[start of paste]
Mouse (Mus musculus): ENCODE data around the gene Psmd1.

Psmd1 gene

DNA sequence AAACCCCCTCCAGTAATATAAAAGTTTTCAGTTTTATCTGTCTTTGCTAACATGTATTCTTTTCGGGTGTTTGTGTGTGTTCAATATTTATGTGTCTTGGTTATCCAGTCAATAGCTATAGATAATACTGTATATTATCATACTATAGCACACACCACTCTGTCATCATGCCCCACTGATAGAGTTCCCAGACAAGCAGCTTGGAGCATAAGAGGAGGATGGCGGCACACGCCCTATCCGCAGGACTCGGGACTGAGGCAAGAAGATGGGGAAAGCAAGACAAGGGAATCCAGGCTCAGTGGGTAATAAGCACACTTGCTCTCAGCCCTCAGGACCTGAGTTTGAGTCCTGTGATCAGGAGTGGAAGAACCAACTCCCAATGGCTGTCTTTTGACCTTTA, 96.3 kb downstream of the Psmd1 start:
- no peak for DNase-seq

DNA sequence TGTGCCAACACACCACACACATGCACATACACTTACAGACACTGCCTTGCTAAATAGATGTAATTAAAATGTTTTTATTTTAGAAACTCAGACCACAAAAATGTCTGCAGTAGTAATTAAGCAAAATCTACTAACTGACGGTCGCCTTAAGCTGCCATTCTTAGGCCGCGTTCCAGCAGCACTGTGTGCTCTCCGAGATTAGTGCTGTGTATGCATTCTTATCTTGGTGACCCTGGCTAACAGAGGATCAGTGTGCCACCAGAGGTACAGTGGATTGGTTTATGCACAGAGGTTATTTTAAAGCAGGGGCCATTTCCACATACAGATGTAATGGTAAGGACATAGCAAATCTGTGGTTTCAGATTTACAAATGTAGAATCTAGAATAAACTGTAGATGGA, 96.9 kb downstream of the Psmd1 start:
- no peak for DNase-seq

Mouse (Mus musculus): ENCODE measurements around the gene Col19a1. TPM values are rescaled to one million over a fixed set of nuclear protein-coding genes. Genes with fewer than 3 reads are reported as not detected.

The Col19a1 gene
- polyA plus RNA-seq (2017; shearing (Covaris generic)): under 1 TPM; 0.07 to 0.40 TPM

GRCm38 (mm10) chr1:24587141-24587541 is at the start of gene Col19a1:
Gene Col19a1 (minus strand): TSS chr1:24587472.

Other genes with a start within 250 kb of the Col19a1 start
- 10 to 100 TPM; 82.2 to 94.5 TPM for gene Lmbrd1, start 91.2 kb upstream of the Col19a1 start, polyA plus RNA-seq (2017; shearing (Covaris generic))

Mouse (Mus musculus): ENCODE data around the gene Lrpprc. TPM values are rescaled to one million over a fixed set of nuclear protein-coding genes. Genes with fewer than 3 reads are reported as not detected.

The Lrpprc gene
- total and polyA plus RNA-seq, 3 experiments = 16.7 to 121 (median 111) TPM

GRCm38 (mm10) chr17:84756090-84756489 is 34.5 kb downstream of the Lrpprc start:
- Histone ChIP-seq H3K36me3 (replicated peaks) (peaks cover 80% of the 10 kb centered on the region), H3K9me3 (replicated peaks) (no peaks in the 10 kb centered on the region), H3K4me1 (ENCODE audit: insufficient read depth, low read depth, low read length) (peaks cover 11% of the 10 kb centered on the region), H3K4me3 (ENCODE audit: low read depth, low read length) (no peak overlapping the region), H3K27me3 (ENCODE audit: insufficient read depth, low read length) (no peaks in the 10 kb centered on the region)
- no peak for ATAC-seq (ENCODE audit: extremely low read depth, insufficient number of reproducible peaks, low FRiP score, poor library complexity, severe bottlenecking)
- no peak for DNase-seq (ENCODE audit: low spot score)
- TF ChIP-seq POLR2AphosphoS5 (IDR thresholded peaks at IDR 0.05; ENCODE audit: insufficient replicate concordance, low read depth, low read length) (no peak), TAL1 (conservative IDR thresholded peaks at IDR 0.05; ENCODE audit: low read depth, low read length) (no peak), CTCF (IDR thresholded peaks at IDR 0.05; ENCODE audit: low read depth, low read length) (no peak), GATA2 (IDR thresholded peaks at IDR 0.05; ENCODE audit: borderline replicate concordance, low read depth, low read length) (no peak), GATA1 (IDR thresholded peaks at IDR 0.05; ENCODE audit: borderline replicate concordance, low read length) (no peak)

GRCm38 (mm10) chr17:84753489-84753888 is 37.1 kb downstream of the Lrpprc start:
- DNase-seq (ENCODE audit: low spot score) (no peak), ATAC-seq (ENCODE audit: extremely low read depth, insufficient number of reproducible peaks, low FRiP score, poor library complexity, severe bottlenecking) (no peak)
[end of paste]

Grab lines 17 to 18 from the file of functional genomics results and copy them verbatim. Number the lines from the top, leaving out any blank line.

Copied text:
GRCm38 (mm10) chr17:84756090-84756489 is 34.5 kb downstream of the Lrpprc start:
- Histone ChIP-seq H3K36me3 (replicated peaks) (peaks cover 80% of the 10 kb centered on the region), H3K9me3 (replicated peaks) (no peaks in the 10 kb centered on the region), H3K4me1 (ENCODE audit: insufficient read depth, low read depth, low read length) (peaks cover 11% of the 10 kb centered on the region), H3K4me3 (ENCODE audit: low read depth, low read length) (no peak overlapping the region), H3K27me3 (ENCODE audit: insufficient read depth, low read length) (no peaks in the 10 kb centered on the region)